The DNA of Temasek

We peered into an uncertain future, defended the discipline of the market, debated our rightful role regularly, and charted our own path.”
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This neatly sums up the early years of Temasek, but girding that journey is the steel of the Singapore DNA. That is the precious and strong foundation laid by our pioneers, in and outside of Temasek.

1959 saw the first year of self-government in Singapore. The newly elected neophytes were dismayed to inherit a budget deficit of S$14 million from their colonial predecessors. These young leaders went to work with steely determination; and by year end, the Government delivered a S$1 million surplus, through sheer will and collective sacrifice.

This early financial discipline set the tone for Singapore ever since. There was a determination to not burden future generations with debt. This shaped the Singapore DNA of integrity, courage, commitment to a sustainable future, and an eye on reality.

In 1965, a newly independent Singapore found itself bereft of a large hinterland overnight. Barely two years later, Britain announced the withdrawal of military forces, to be completed by 1971. Singapore’s largest employment source, an industry accounting for 20% of GDP, would soon vanish.

Even amidst a desperate drive to create jobs, Singapore heeded the lessons from pollution-choked cities in the developed world. In 1970, an Air Pollution Unit, reporting directly to the Prime Minister, was established. The Government steadied its resolve to ensure development was sustainable; it was prepared to lose investments which did not meet strict environmental standards. To champion a garden in a city, an Annual Tree Planting Day was also formalised in 1971.

Nine years into independence, the Government found itself owning a smorgasbord of businesses; many born out of the desire to create jobs. Some were large – a bank, a shipping company and an airline. Others included a zoo, a hotel, a detergent maker and a chicken essence producer.

The Government took the view that it was not its business to manage shareholder minutiae for commercial companies. And so in 1974, Temasek was formed: an experiment out of necessity, to take over this mixed bag of 35 companies. This ensured a clear separation between the Government’s role as policymaker and regulator, and that of Temasek as the commercial owner and shareholder of companies.

It is a distinction that prevails today, 43 years later.

Temasek’s DNA is rooted in our nation’s early years. Our ethos was thus shaped – to be financially disciplined and to live within our means; to drive commercial growth alongside a healthily green environment with clean waters; to do the right things today with tomorrow in mind.

From the start, the Government took a hands-off approach. Our portfolio companies, even then, were subject to market discipline. The board and management team of the then young start-up, Singapore Airlines, knew that the company had to be profitable or face winding up. Indeed, a handful of ailing companies were shuttered.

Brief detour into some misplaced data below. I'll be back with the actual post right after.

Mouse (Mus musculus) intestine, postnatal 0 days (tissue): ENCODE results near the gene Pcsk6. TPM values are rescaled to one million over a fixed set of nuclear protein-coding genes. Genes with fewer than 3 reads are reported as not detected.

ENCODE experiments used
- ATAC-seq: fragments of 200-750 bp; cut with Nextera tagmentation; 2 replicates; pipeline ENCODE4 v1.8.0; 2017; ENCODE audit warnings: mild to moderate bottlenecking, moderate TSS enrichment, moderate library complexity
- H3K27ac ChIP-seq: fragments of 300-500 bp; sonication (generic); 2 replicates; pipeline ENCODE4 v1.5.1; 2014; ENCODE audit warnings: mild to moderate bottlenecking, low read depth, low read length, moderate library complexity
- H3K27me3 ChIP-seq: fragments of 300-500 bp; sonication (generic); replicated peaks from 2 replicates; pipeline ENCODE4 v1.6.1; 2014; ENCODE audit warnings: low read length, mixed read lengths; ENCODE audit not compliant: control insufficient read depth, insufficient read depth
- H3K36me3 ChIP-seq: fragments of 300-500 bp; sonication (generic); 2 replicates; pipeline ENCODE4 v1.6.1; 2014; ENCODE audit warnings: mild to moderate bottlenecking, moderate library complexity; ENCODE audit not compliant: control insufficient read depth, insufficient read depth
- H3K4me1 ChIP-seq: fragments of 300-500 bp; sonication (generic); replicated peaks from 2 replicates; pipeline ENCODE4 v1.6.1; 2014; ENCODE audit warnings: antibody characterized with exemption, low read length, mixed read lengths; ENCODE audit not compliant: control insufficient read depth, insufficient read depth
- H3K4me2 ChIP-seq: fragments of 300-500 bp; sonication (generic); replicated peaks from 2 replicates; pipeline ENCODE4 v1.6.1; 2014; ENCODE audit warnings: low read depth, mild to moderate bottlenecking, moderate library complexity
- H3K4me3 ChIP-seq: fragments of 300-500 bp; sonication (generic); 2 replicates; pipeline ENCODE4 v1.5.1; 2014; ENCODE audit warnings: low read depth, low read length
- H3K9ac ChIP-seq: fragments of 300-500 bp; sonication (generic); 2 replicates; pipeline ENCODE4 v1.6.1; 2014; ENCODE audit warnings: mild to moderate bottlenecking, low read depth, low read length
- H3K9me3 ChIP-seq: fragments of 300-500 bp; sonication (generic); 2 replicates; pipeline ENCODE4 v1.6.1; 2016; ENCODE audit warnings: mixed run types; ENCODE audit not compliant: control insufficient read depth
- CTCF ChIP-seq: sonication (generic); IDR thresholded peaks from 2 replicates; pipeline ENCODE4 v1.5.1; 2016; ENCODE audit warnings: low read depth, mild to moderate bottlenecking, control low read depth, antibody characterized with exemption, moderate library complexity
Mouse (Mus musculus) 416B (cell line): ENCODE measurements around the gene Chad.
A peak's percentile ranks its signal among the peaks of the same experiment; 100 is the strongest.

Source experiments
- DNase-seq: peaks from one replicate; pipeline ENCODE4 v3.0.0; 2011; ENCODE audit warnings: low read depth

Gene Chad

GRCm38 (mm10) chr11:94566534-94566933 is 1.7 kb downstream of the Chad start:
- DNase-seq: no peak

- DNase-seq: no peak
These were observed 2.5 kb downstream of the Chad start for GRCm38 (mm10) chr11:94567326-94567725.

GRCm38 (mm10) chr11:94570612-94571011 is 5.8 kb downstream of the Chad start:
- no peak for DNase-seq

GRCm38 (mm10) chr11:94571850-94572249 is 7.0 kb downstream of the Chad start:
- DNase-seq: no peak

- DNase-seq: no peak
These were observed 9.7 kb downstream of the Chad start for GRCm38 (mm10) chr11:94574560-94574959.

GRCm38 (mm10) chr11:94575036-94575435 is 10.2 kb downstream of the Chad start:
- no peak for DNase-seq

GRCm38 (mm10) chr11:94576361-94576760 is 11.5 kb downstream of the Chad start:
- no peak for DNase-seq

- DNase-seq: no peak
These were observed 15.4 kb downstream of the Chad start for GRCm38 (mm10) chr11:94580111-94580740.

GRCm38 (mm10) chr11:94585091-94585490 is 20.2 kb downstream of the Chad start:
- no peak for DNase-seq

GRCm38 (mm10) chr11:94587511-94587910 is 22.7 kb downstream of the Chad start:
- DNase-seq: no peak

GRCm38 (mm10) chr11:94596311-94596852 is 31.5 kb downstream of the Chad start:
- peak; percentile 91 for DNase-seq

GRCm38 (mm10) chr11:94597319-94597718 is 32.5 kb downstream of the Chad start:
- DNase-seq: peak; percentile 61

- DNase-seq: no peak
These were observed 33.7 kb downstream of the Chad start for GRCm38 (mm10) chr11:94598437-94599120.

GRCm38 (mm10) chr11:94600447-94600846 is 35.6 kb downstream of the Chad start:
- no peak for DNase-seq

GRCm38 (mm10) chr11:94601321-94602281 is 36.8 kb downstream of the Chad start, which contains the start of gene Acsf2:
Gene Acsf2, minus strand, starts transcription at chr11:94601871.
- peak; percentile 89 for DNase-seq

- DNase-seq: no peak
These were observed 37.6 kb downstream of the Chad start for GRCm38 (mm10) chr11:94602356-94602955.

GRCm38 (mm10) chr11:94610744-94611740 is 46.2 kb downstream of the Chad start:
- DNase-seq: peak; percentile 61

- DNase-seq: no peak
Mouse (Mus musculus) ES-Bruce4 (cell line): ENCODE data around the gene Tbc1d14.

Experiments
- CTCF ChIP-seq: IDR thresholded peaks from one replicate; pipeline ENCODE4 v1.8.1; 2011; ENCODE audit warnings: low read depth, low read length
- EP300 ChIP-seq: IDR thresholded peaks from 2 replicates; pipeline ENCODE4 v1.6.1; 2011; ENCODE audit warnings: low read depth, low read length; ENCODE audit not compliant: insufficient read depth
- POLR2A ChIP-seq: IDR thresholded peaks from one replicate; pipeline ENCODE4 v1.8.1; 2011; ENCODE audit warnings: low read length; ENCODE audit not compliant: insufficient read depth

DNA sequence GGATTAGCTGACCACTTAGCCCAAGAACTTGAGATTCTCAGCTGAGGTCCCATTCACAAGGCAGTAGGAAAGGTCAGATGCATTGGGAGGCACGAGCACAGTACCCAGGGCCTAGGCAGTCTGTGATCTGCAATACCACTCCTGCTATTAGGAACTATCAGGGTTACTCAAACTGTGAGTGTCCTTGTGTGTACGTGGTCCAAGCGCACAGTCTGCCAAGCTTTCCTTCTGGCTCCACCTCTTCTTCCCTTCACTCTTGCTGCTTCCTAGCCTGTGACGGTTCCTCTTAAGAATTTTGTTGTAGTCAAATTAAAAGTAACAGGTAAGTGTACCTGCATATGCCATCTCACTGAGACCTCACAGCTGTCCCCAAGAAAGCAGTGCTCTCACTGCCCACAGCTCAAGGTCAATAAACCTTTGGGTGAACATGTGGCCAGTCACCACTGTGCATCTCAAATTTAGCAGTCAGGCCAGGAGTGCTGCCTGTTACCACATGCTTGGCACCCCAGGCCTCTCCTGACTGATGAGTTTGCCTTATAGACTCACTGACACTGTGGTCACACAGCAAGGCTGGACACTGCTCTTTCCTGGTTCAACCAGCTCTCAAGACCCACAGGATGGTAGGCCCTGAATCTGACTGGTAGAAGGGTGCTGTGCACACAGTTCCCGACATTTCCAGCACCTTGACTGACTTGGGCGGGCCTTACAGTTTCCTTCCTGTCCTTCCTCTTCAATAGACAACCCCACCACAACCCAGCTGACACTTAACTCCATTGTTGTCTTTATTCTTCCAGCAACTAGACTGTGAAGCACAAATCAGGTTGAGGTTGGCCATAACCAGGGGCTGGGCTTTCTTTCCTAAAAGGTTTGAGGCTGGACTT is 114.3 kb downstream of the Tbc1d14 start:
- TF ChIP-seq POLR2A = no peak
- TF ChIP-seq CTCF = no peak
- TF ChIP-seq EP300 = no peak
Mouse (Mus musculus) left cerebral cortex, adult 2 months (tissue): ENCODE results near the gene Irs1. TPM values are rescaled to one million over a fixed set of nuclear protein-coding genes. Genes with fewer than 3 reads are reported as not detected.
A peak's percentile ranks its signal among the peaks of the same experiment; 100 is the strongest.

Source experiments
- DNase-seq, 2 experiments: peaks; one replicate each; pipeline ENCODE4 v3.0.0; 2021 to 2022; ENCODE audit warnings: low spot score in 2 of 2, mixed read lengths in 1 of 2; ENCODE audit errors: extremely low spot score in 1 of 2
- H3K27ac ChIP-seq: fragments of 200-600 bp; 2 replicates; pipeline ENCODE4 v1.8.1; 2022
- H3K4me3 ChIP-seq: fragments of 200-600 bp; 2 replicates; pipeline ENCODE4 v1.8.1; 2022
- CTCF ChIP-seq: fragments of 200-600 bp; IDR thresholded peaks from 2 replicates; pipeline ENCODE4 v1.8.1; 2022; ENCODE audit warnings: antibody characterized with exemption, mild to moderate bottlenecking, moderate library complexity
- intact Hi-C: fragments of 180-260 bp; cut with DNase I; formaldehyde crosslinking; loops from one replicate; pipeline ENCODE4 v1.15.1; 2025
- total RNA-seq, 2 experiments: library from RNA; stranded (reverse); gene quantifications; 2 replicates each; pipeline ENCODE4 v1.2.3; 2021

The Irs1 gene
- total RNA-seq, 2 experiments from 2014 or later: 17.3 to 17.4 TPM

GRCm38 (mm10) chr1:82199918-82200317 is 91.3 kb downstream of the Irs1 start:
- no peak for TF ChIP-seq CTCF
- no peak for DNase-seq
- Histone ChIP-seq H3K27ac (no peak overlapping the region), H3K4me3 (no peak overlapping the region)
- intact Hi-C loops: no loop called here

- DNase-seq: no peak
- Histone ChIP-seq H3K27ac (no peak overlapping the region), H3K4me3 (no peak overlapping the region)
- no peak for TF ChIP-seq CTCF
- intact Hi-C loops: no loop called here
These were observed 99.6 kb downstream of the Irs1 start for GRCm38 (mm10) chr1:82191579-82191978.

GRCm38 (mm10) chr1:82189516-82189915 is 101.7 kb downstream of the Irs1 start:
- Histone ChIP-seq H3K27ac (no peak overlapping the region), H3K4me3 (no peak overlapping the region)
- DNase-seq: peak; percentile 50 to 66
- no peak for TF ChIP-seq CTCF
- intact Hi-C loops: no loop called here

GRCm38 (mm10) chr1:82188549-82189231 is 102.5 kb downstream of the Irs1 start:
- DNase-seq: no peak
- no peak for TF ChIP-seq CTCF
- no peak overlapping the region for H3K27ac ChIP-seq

The message was clear: companies needed to stand on their own, be agile, and embrace a culture of accountability and responsibility. This ethos of market discipline is alive and well today.

Our Temasek DNA guides our people. Meritocracy and Integrity are our watchwords. We want to build an institution of dedicated professionals with good hearts and clear heads, who think and act as owners and stewards, beyond their own tenure. We care that our people can grow with Temasek and with our wider community.

This is our ownership mindset. Our remuneration philosophy also reflects our purpose and passion for what we do. A substantial part of our incentives are deferred for as long as 12 years. If our returns are not sustained, our people share the pain – their deferred bonuses are clawed back.

Just as no person is an island, we are part of a larger community. We were born out of Singapore’s early challenges. We grew alongside its development, which, in turn, benefited from global trade and trends.

Our communities have allowed us to share in their growth. It is our rightful responsibility to share our successes with them. Since 2004, we have been setting aside part of our excess returns for community contributions. Today, we have six Foundations overseeing 17 philanthropic endowments, to build people, build communities, build capabilities, and rebuild lives.

Together, we strive for an Active, Beautiful and Clean (ABC) World – an Active, robust Economy supporting jobs and opportunities; a Beautiful, inclusive Society for peace and harmony; and a Clean, cool Earth as our common home, and for our future generations.